Bethlehem in the north-eastern Free State was founded in 1860, and named after its biblical counterpart “house of bread” in Hebrew, due to the abundance of wheat that grows and thrives in the region. In line with its namesake in Palestine, the river that flows through the town and that is the water source for the recently-formed Loch Athlone, is aptly named the River Jordaan.
Loch Athlone, a well-equipped leisure resort in Bethlehem hosts regular regattas attracting boating and water sports enthusiasts from all around the country. One of the attractions includes The Athlone Castle, a floating restaurant. Built as a replica of the Union Castle Royal Mail Vessel, the restaurant features many of the original pieces of furniture that once graced this legendary vessel.
Standing amidst the picture-postcard backdrop of the majestic Maloti Mountains, the area is steeped in history. One of the most frequently visited sites by tourists to this historic region is the cairn of stones that is situated just eight kilometres outside of the town. The tradition began when many Sotho residents would drop a stone on the mound when passing through on their way to the Witwatersrand gold mines, thus asking the ancestors to grant them safe passage. Upon their return journey home, the incumbents would return to the cairn and drop another stone offering thanks to the ancestors for their protection. This large pile of small rocks continues to grow as tourists visiting the region leave their mark behind.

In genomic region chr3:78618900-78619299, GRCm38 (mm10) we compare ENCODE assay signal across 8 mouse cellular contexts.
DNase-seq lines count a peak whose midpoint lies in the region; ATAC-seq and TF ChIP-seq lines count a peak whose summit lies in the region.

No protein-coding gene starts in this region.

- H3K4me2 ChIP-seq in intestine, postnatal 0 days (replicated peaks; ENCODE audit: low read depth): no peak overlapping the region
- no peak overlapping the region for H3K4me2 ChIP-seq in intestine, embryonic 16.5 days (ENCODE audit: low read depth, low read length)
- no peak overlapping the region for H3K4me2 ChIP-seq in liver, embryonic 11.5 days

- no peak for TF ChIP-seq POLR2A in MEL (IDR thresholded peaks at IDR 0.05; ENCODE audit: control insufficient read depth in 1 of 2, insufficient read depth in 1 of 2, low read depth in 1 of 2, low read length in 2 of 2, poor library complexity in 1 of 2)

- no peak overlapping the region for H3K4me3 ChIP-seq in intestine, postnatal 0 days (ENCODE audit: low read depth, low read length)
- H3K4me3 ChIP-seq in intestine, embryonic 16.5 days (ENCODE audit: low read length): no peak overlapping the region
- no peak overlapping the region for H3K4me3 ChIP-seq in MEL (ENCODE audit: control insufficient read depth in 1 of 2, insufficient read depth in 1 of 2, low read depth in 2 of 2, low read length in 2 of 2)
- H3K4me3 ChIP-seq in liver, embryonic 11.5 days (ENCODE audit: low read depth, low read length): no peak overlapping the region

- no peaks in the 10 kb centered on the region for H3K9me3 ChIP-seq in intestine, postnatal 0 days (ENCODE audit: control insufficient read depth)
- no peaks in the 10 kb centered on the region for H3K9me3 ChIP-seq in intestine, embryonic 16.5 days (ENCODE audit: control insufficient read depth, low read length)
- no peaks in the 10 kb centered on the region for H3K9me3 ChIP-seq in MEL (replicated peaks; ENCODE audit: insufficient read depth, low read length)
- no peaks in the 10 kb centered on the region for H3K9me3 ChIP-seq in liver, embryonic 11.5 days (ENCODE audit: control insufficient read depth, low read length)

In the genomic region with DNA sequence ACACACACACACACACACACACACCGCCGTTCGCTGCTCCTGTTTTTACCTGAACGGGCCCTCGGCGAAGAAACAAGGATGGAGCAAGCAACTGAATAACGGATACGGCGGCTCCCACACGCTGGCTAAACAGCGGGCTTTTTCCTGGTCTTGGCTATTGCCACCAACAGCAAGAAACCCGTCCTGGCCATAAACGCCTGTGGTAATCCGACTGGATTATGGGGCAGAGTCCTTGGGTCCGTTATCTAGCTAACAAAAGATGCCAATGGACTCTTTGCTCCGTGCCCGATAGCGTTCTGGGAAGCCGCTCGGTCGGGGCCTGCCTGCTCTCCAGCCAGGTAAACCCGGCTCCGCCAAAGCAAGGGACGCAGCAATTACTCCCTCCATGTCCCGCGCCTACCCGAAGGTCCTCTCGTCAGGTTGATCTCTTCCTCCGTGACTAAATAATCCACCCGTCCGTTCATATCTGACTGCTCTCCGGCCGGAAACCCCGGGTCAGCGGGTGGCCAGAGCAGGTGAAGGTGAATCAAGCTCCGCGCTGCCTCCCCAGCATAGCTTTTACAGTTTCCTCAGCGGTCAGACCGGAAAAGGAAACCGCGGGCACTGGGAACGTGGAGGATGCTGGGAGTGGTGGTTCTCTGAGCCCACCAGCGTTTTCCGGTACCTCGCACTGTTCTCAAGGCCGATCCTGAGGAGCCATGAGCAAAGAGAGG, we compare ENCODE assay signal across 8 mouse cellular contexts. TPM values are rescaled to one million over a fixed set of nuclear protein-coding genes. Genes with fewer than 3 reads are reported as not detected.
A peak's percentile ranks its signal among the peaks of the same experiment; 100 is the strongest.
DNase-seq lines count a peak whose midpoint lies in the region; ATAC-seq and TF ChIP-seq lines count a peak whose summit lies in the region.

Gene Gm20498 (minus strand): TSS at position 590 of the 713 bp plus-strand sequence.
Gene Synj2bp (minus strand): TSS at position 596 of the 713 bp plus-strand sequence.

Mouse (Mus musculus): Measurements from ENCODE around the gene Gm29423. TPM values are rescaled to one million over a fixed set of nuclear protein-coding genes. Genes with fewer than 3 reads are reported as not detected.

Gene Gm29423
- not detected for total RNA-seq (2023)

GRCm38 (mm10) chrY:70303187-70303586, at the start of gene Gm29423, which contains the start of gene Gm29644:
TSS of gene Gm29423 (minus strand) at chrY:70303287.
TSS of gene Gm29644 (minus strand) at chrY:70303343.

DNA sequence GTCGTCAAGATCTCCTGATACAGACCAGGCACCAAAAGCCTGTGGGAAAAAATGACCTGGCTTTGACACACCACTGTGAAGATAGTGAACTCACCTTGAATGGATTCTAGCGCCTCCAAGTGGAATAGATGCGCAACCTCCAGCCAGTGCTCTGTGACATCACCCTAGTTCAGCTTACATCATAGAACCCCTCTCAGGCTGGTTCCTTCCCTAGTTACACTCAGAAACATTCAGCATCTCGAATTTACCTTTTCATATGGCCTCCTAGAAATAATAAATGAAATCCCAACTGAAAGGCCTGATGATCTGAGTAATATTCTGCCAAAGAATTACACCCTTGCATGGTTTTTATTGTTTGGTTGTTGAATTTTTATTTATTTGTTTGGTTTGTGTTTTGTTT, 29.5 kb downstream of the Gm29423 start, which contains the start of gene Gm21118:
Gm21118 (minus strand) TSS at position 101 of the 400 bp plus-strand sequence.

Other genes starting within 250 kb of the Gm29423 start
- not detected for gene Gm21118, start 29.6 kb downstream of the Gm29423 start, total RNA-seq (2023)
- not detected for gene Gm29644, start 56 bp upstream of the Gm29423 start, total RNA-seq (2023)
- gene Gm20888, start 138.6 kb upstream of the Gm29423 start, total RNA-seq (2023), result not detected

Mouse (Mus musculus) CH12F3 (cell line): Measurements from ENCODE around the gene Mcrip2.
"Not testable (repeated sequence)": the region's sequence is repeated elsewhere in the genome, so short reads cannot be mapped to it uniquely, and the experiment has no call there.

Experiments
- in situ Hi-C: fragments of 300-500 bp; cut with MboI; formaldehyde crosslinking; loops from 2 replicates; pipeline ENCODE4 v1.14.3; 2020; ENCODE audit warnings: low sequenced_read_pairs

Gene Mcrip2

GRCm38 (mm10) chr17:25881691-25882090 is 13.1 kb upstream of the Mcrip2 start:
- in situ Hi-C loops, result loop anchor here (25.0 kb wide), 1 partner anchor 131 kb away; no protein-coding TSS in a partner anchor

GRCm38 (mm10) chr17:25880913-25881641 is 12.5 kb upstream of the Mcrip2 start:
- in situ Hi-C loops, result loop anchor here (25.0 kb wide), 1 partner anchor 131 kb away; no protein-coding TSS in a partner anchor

The area is often a welcome stopover for motorists en-route to the Golden Gate National Park and the Drakensberg Mountain regions. A well-established farming community gives the area a “country bumpkin” appeal, and produces approximately 65% of South Africa’s wheat as well as being notable for wool and cattle production.
Bethlehem is a major administrative, agricultural and educational centre in the Free State and the bustling town boasts commercial property as well as a host of modern amenities. In recent years the town has gone through a transformation, improving infrastructure and employment opportunities, whilst still managing to retain its old world charm.
Its close proximity to popular towns such as Clarens which, according to recent property reports, is one of the fastest growing towns in terms of property investment, has helped place Bethlehem firmly on the map. According to recent statistics released by Lightstone, the average price paid for a freehold property in central Bethlehem was R650 000 and the average for sectional title units came in at R454 000. The figures reflect a healthy influx of buyers aged between 36-49 years of age, representing 53.33% of the recent buyers who fell within this age category.
With a magnificent 18-hole golf course, a plethora of attractions and accommodation to tantalise visitors coupled with some of the most picturesque scenery in the Province, Bethlehem is not to be missed for those venturing into the hinterland.